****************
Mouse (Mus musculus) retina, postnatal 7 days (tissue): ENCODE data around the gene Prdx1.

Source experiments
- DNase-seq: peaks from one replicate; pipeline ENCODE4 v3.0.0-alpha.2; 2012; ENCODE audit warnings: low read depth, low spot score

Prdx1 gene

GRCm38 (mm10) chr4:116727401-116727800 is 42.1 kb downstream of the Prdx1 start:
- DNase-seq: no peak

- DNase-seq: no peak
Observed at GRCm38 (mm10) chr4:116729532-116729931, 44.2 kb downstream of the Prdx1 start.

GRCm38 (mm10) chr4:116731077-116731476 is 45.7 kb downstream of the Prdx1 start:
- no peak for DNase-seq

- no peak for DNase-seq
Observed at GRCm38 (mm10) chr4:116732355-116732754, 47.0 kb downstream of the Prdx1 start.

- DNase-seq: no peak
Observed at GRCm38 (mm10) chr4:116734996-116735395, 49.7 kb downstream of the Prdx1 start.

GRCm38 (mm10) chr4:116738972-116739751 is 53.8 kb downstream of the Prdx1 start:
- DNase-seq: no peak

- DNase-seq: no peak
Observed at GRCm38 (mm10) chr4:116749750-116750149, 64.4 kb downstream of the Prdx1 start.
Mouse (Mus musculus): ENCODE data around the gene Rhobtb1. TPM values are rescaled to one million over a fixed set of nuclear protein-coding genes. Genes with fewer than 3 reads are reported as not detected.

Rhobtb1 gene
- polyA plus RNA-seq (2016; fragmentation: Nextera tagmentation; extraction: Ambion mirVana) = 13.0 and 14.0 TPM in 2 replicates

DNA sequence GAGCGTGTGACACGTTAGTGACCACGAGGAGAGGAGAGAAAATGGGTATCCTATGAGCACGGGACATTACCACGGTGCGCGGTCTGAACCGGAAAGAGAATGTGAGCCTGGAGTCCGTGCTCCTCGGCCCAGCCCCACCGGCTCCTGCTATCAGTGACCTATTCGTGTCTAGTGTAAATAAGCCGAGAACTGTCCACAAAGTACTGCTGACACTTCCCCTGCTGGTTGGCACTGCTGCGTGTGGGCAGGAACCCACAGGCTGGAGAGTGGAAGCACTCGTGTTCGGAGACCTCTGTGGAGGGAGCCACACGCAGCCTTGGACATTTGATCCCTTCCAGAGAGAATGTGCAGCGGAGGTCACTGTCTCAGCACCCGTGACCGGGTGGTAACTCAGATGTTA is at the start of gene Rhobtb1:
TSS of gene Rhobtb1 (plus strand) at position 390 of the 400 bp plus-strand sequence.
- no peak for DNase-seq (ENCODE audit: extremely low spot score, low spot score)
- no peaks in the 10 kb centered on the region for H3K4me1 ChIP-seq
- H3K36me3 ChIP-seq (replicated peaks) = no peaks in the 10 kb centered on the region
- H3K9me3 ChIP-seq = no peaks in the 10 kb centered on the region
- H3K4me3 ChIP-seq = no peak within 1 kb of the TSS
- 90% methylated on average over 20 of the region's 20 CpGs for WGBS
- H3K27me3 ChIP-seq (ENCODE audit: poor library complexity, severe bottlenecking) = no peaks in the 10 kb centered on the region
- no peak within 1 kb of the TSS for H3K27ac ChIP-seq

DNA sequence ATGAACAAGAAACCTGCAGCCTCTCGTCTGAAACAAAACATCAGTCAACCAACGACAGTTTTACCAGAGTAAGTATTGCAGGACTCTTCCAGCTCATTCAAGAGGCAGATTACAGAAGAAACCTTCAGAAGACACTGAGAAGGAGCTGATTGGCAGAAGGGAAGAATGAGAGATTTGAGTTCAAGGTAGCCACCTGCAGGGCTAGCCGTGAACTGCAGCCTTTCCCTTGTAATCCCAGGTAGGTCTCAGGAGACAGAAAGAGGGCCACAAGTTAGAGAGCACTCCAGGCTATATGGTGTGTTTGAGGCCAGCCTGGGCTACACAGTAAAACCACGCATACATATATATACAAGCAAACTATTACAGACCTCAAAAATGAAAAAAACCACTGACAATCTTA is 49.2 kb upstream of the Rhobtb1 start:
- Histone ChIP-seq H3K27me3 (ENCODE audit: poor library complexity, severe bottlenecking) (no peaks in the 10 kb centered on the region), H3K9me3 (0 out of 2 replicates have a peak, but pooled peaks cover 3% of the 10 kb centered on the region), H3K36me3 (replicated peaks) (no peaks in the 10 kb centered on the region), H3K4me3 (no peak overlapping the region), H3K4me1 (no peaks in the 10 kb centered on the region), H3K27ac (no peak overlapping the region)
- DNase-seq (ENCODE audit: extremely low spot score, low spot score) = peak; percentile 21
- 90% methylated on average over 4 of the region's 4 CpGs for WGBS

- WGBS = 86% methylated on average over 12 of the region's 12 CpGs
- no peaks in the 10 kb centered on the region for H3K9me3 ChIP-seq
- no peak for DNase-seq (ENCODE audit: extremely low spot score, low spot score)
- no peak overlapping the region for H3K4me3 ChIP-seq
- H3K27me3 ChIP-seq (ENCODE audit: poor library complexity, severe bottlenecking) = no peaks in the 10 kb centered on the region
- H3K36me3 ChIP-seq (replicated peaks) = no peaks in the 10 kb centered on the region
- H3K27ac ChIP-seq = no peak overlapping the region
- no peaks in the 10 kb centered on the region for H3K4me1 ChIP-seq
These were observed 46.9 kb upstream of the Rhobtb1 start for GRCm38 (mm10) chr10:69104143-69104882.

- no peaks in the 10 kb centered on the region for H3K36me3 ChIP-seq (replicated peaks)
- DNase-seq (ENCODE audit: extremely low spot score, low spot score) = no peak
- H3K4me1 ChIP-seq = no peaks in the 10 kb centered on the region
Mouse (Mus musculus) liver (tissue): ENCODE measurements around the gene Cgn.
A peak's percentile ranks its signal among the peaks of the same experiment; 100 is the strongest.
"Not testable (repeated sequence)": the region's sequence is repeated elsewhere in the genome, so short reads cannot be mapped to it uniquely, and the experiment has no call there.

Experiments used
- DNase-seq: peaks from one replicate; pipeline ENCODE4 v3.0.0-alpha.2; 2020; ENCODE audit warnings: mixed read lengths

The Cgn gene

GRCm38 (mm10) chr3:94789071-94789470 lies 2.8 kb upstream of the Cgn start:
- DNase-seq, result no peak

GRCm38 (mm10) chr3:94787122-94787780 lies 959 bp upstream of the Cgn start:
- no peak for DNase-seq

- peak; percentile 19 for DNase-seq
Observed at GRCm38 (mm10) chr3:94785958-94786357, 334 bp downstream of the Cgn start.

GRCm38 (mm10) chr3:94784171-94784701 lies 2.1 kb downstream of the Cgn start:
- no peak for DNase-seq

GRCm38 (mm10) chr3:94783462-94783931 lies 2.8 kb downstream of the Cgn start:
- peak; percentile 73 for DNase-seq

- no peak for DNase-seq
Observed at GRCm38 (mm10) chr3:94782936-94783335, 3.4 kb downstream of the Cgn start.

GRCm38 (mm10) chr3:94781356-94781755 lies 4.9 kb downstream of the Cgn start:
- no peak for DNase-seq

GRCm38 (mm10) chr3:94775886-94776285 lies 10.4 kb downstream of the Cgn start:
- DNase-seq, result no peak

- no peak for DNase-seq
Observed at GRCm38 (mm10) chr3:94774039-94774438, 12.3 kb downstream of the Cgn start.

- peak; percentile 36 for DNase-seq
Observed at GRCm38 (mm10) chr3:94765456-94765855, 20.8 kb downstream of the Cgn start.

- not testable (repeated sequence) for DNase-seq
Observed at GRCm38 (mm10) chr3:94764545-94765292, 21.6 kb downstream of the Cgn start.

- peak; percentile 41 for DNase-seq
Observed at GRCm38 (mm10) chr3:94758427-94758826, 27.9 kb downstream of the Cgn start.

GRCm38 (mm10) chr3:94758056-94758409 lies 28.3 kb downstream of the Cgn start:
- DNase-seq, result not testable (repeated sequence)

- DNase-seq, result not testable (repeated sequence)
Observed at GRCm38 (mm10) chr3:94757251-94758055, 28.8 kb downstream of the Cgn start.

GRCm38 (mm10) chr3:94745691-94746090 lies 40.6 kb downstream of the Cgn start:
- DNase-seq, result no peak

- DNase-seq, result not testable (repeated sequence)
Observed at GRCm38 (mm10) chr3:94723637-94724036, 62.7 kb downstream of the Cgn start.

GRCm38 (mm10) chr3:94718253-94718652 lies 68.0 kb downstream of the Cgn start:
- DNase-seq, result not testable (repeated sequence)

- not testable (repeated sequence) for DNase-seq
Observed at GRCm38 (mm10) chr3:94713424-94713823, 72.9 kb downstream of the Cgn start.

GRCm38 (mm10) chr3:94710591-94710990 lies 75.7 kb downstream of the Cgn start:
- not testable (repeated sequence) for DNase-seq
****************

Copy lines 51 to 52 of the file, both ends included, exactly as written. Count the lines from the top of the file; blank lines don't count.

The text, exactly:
Experiments used
- DNase-seq: peaks from one replicate; pipeline ENCODE4 v3.0.0-alpha.2; 2020; ENCODE audit warnings: mixed read lengths